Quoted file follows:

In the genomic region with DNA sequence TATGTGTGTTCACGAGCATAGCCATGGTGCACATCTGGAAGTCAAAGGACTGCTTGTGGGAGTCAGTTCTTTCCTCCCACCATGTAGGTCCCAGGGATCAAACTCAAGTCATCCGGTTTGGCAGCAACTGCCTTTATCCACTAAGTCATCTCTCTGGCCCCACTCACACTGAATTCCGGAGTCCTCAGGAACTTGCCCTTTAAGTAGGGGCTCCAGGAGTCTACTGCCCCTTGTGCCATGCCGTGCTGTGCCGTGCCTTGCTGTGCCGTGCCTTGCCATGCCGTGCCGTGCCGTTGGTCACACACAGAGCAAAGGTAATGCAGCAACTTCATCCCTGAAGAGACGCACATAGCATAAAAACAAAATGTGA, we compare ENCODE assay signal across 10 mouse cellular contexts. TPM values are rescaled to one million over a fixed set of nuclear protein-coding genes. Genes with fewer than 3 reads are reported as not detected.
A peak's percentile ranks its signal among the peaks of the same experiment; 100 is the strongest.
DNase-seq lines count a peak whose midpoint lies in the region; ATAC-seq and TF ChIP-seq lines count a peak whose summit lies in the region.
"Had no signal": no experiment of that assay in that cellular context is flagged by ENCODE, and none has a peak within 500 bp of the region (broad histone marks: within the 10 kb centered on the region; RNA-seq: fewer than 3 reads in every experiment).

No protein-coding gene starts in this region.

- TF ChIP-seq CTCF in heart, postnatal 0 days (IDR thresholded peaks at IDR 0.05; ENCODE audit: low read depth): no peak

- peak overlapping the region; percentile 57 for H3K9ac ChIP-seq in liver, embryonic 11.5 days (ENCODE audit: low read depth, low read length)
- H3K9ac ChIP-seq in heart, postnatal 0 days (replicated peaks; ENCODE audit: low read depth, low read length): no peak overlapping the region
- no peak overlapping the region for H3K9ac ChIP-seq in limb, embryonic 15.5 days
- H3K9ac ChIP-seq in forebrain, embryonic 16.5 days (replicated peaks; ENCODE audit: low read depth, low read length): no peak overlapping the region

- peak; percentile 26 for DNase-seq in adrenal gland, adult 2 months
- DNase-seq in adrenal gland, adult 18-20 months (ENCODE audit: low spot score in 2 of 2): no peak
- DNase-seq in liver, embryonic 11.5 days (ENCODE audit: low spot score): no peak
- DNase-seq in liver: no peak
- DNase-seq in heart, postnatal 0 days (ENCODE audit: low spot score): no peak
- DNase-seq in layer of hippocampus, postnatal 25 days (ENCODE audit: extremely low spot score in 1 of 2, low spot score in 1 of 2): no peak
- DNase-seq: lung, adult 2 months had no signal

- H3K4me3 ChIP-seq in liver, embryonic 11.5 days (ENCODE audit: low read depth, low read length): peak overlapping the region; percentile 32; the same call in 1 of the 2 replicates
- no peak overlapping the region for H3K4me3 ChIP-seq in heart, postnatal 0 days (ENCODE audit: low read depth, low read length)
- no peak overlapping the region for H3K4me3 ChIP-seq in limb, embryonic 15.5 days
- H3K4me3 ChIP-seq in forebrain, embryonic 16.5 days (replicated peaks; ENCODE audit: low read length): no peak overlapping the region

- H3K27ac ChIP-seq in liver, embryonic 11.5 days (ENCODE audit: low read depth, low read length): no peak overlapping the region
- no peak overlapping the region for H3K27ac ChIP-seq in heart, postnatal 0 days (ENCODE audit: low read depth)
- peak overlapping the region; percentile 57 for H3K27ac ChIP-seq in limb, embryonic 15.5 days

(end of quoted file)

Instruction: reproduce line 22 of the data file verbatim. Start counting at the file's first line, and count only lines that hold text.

- H3K27ac ChIP-seq in liver, embryonic 11.5 days (ENCODE audit: low read depth, low read length): no peak overlapping the region